For several years previous to her marriage Lady Jane had been estranged from her brother [see Douglas, Archibald, first Duke of Douglas]. Fearing that the duke might withdraw her allowance, Lady Jane concealed her marriage, and travelled on the continent under the assumed name of Mrs. Gray. Accompanied by the nurse of her youth, Mrs. Hewit, Lady Jane and Colonel Stewart went to the Hague, and after some stay there proceeded to Utrecht and Aix-la-Chapelle, whence in May 1748 they went to Paris, where she gave birth to twin sons on 10 July. The allegation that Lady Jane was not really the mother, but had procured the children in Paris, led to the great Douglas cause. The evidence was conflicting, but the House of Lords finally decided that Lady Jane's surviving son was her legitimate issue and heir to the Douglas estates [see Douglas, Archibald James Edward]. His case was supported by the evidence of those who were constantly with Lady Jane at the time, namely, her husband, Mrs. Hewit, and two maid-servants, all of whom were alive at the date of the trial, and gave evidence from their personal knowledge of the facts. Lady Jane herself uniformly declared the children her own, and both she and her husband when on their deathbeds solemnly claimed the parentage of the children.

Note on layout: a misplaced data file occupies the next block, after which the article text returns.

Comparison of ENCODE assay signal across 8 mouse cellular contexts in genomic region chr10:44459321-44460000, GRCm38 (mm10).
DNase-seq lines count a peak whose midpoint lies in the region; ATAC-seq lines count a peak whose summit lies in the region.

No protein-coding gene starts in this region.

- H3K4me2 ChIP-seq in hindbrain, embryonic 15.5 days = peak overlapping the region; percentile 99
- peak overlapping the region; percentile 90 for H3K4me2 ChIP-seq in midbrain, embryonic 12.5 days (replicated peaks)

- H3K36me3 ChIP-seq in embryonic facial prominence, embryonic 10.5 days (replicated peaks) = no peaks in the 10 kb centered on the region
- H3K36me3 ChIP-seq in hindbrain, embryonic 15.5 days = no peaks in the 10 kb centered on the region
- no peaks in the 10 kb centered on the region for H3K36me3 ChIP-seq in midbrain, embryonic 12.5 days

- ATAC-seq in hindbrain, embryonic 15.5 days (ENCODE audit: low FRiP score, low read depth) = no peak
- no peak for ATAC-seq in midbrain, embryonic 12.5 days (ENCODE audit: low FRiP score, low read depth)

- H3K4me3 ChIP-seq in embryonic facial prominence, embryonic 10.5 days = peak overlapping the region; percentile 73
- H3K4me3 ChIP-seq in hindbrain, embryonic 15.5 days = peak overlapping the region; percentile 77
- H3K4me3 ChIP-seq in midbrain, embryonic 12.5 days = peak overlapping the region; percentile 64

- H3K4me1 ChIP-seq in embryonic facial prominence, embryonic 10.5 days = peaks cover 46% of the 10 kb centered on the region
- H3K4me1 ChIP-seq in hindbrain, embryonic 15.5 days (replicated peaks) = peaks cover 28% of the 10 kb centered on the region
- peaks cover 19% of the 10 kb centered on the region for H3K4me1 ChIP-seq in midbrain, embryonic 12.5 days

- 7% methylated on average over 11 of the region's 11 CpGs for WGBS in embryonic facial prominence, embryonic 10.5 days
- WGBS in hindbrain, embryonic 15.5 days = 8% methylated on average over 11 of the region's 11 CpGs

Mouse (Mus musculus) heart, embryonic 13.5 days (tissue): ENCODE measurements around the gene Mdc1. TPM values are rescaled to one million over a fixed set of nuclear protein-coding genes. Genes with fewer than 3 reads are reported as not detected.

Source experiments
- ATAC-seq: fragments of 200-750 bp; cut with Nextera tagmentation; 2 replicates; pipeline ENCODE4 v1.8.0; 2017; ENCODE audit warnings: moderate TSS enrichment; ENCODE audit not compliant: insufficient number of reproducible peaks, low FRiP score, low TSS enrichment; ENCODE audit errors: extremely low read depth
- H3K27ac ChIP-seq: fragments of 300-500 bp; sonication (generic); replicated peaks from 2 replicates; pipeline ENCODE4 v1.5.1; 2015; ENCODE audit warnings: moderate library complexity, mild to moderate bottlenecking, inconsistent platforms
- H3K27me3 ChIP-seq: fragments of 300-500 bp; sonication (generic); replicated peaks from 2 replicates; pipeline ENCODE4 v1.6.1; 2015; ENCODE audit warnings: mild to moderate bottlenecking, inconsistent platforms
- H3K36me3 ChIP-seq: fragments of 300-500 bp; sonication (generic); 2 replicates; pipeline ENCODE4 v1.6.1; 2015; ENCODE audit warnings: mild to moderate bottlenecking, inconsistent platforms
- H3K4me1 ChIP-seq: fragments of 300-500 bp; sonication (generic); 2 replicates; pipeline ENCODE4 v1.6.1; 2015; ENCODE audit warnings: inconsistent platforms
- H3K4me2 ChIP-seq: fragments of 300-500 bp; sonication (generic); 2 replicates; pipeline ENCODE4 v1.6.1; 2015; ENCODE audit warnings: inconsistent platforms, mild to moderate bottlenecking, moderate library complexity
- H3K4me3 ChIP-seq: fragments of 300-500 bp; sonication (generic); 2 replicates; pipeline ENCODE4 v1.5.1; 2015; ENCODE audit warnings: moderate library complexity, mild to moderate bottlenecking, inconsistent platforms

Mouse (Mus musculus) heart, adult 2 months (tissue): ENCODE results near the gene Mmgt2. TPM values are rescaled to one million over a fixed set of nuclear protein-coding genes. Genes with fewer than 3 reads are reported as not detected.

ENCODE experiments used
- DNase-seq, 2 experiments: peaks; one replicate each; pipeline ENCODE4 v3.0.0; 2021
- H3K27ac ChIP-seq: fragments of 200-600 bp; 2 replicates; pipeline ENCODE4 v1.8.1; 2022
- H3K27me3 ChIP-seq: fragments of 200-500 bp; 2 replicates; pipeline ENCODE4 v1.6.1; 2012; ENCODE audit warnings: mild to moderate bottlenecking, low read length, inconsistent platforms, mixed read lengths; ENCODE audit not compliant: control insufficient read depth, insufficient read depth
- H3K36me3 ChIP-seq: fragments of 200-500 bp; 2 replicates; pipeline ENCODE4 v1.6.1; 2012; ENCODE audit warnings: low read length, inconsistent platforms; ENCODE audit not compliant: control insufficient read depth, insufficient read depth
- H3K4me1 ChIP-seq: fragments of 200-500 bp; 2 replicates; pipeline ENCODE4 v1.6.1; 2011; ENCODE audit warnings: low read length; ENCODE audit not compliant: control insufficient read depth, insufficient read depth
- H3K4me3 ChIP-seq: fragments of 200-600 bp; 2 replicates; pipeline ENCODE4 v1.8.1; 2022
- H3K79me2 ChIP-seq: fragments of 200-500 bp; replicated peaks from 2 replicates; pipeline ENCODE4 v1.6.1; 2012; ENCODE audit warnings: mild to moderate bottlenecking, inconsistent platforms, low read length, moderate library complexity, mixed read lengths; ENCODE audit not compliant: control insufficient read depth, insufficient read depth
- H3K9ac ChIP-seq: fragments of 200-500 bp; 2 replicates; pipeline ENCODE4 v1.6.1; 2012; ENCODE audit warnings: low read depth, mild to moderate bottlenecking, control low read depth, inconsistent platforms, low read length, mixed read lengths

Early in August Lady Jane and Colonel Stewart returned to Rheims with one of the children, the other, Sholto, being so weakly that he had to be left at Paris under the joint care of a nurse and a physician. At the time of the trial these persons were either dead or could not be found, and the opposing parties were able to produce evidence that about this very time two children of poor parents were stolen and never recovered, though in regard to one of these it was alleged to be ruptured, which it was conclusively proved neither of the children of Lady Jane was. It was also proved, however, that the children of Lady Jane bore a very striking resemblance to her and Colonel Stewart, and that her affection for them was that of a mother. On the whole the general opinion has been in favour of Lady Jane Douglas, coinciding with the judicial decision of the House of Lords, the reasons of which are very fairly represented in the speech of Lord Mansfield in support of that decision, the substance of which will be found in the ‘Gentleman's Magazine’ for 1769, pp. 248–252, and elsewhere. No other blemish has ever been attempted to be cast on Lady Jane's high character.